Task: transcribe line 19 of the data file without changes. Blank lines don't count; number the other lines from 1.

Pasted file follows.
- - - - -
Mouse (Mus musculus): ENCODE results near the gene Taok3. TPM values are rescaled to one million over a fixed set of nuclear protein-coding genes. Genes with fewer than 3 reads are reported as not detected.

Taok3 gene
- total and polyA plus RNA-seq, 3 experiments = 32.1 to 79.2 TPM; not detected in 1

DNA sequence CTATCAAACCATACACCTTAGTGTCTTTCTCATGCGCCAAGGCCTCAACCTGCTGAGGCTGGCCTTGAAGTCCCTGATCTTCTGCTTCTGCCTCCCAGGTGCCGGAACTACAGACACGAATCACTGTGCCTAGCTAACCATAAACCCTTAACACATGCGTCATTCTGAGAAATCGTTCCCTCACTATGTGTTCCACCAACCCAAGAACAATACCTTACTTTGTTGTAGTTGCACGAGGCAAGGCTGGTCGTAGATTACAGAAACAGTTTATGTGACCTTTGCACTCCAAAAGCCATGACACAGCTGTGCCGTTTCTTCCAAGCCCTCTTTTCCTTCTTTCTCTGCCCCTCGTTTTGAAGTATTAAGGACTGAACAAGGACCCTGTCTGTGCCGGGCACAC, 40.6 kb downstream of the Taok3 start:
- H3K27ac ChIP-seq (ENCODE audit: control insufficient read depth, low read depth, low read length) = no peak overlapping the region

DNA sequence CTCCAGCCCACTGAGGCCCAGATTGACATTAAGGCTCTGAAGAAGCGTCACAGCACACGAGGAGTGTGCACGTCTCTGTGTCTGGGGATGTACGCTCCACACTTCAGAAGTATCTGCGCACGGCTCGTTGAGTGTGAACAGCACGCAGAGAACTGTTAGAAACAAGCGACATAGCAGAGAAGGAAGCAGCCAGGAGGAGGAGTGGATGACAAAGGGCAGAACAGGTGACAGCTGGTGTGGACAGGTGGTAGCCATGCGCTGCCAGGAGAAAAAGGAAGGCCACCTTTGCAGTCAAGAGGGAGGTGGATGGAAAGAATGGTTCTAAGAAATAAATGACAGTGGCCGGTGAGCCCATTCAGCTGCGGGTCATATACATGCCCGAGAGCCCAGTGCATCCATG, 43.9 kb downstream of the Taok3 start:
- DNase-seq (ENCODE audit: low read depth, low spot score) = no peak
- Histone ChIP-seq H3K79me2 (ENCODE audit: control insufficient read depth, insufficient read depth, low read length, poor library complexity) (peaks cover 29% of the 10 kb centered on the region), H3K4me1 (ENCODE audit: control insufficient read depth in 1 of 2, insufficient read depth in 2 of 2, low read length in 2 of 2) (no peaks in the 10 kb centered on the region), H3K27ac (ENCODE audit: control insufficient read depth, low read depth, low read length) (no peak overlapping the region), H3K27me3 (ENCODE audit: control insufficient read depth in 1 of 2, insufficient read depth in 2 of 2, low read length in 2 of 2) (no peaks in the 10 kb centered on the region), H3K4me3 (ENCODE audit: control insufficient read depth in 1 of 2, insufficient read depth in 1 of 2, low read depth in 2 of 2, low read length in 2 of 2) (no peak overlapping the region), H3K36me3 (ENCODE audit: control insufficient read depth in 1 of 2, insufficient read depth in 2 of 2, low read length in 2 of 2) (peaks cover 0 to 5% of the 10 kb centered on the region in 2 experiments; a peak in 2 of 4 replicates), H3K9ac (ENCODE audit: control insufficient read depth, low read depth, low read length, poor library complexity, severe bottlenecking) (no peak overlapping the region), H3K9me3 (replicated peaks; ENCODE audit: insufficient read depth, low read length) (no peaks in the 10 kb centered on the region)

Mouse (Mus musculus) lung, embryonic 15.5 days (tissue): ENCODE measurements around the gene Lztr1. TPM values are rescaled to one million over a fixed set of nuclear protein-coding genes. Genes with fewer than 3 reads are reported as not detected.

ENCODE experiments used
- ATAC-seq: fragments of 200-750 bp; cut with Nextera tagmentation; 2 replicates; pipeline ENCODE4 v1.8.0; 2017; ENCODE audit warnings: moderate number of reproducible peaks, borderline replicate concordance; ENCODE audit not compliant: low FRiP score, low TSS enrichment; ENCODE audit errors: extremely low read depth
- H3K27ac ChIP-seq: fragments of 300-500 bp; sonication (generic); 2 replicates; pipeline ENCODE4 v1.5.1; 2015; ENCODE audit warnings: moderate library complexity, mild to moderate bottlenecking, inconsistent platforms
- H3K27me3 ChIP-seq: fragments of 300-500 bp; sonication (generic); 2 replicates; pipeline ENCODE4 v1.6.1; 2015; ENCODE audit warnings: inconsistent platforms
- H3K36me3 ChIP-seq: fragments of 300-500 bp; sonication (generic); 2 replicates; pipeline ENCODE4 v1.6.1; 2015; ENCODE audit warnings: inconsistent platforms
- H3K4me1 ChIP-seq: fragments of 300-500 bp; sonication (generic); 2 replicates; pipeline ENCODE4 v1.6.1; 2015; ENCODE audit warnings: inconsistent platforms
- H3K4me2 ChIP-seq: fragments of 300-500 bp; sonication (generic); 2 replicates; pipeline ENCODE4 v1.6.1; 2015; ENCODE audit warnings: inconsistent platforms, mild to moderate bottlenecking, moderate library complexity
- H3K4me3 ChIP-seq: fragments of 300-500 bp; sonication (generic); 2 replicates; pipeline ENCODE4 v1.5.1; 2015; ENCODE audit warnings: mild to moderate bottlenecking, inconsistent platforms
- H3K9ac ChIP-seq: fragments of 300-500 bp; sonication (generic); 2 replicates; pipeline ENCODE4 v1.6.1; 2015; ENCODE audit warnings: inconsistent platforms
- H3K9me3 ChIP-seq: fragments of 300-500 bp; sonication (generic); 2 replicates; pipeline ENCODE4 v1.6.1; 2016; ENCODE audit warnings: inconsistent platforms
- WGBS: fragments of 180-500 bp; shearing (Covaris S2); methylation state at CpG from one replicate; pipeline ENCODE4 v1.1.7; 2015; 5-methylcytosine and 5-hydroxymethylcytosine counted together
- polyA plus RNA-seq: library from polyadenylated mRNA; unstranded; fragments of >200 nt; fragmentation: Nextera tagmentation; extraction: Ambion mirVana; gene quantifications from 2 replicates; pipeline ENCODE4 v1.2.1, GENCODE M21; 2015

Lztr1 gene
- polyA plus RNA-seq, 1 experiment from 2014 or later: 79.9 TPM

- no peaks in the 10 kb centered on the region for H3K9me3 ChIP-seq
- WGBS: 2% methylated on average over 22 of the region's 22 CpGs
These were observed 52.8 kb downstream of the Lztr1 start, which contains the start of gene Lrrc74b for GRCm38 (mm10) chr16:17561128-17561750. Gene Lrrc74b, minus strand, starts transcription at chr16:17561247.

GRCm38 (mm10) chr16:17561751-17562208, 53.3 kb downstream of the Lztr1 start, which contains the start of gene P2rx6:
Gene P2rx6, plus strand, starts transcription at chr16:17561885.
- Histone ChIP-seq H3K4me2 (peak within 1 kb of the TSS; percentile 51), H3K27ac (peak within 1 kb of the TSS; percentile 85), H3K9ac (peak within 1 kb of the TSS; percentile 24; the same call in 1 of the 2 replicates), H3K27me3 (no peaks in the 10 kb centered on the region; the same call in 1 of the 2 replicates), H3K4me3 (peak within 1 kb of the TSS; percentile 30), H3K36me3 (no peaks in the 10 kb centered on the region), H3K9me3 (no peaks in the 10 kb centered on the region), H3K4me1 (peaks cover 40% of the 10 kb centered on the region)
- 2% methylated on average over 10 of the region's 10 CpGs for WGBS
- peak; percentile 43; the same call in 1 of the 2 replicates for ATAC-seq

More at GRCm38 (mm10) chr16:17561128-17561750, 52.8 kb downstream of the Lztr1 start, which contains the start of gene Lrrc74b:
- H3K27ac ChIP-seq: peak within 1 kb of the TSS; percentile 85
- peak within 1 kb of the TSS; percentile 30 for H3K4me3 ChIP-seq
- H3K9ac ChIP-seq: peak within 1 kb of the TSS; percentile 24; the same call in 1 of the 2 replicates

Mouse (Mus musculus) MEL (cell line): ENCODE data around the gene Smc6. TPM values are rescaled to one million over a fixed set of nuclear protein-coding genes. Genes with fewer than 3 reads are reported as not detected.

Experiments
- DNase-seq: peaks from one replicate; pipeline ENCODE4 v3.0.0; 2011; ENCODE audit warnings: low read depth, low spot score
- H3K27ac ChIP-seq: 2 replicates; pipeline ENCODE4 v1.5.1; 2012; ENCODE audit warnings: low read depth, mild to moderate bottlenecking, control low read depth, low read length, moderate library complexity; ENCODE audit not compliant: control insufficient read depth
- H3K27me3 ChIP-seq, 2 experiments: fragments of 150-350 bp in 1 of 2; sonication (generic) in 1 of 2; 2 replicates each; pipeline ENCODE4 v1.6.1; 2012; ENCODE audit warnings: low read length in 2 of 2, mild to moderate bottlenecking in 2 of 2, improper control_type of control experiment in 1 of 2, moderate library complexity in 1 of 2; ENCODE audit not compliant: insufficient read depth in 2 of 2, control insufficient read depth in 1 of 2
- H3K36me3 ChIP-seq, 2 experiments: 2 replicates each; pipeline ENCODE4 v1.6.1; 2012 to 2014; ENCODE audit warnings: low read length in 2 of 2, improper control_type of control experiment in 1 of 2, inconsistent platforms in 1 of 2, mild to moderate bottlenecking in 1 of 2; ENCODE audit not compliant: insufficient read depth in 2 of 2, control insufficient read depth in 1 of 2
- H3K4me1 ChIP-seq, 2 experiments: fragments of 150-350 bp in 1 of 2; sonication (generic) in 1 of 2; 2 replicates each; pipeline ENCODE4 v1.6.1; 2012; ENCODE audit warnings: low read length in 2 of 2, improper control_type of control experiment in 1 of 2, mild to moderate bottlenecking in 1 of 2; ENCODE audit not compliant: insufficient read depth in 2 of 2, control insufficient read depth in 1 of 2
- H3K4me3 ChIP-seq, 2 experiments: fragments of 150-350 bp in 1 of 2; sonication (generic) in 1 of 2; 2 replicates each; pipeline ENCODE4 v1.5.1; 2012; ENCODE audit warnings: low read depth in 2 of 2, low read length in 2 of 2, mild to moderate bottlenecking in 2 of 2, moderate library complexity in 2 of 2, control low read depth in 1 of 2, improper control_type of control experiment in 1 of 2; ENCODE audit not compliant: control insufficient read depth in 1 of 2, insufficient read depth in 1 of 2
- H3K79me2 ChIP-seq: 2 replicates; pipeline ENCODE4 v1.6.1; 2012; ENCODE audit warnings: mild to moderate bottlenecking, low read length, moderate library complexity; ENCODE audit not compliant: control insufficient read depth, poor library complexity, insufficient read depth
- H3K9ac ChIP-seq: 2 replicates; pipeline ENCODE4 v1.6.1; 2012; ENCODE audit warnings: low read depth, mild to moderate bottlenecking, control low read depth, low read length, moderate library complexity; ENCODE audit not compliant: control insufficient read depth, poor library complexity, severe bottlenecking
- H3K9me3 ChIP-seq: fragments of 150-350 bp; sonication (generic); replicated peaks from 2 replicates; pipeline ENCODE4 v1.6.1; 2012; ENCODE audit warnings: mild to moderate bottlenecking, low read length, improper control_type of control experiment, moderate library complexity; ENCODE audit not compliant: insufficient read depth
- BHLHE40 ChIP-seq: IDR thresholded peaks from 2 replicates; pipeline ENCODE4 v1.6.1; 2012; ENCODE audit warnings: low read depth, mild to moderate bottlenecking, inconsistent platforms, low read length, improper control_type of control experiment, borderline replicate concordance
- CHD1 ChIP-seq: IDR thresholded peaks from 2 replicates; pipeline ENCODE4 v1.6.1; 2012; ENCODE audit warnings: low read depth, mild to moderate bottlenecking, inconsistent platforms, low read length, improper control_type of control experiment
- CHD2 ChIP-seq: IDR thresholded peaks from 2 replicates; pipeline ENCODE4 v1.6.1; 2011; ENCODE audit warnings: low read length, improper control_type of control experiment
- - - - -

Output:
- H3K9me3 ChIP-seq: fragments of 300-500 bp; sonication (generic); 2 replicates; pipeline ENCODE4 v1.6.1; 2016; ENCODE audit warnings: inconsistent platforms